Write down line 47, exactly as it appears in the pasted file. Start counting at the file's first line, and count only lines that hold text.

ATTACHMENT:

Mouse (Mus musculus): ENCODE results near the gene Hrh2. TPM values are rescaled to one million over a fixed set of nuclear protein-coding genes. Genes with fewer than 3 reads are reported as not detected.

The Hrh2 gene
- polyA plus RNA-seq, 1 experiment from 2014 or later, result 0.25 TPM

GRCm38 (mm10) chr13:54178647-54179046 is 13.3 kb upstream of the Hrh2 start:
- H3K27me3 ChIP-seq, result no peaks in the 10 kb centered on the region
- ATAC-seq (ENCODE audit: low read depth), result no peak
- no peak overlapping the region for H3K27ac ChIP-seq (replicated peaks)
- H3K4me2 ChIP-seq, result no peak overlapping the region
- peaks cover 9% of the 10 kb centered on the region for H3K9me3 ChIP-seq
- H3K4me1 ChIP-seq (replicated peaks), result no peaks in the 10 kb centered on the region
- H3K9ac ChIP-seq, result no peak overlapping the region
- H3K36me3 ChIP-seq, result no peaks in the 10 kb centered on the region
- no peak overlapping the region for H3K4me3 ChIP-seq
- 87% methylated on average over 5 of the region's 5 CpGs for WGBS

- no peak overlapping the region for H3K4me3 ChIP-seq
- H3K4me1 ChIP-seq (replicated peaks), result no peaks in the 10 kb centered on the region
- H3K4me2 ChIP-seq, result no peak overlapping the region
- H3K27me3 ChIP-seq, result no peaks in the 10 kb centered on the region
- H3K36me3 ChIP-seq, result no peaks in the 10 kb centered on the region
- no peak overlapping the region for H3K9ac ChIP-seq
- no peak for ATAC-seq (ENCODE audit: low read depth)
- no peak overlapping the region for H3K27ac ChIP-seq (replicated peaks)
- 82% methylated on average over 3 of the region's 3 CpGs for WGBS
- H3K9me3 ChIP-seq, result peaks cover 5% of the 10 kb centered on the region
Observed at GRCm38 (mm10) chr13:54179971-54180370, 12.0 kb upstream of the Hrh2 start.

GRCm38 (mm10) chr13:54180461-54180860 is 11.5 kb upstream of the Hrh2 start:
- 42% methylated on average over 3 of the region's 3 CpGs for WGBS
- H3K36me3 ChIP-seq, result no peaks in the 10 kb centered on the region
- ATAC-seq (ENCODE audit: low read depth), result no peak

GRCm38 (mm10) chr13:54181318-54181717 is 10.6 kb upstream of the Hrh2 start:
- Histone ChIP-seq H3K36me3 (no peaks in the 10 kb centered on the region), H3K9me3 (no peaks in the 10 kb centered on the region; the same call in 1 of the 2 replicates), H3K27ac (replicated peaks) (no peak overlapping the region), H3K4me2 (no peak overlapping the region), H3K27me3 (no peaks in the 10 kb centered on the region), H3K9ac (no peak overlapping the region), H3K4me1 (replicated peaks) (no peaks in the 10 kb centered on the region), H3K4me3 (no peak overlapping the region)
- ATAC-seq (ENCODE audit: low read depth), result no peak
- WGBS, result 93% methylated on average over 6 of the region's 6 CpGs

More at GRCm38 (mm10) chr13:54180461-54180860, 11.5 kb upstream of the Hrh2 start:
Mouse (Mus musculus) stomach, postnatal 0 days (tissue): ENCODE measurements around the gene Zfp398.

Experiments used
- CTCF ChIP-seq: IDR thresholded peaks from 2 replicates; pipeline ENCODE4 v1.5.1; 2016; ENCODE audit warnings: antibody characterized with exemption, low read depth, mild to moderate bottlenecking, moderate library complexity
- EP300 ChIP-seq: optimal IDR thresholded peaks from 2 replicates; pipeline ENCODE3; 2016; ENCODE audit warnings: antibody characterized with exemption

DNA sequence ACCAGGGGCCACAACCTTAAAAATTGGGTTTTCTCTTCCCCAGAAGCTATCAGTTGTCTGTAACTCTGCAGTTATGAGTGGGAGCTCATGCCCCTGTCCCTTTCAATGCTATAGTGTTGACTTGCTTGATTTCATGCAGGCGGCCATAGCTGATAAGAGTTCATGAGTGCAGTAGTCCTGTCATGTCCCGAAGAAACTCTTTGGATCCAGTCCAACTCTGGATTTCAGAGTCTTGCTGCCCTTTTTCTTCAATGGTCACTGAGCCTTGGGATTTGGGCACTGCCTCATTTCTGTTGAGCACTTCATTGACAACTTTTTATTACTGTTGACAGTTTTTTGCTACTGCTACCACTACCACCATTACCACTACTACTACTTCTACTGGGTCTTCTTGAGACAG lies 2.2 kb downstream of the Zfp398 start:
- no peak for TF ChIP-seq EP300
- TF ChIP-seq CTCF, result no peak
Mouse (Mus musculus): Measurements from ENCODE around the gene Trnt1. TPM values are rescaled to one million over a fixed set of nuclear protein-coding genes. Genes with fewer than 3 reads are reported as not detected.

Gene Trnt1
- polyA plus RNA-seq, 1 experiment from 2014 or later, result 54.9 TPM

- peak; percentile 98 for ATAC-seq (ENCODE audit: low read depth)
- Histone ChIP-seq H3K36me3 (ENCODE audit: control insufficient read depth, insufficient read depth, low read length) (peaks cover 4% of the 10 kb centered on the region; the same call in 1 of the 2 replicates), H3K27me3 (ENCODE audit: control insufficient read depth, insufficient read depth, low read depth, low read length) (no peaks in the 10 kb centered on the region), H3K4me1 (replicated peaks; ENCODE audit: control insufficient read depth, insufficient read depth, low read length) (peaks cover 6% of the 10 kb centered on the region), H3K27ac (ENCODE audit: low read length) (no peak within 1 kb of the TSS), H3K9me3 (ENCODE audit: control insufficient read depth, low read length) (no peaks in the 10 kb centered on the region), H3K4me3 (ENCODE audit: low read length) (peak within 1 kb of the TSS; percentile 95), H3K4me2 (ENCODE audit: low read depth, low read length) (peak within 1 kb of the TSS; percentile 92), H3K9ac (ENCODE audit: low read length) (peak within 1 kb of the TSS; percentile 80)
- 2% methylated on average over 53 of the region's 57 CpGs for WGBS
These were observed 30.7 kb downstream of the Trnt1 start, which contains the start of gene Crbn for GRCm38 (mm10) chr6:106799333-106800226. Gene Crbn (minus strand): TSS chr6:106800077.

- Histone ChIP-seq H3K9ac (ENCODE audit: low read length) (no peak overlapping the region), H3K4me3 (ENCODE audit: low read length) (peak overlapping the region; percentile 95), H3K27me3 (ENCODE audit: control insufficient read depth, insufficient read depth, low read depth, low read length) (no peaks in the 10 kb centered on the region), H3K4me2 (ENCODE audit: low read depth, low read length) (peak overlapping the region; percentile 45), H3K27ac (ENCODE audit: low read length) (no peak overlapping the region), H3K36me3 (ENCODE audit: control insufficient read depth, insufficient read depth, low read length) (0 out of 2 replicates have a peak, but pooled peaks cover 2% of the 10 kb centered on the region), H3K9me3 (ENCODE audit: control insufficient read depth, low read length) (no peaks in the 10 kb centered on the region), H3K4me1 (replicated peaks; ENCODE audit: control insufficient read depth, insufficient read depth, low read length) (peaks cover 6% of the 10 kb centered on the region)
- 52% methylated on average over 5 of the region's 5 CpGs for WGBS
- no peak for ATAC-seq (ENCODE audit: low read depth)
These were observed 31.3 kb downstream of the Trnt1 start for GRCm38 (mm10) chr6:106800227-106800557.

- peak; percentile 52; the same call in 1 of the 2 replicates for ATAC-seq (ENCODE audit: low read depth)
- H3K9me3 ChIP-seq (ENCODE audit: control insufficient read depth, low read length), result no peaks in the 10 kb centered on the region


- 2% methylated on average over 53 of the region's 57 CpGs for WGBS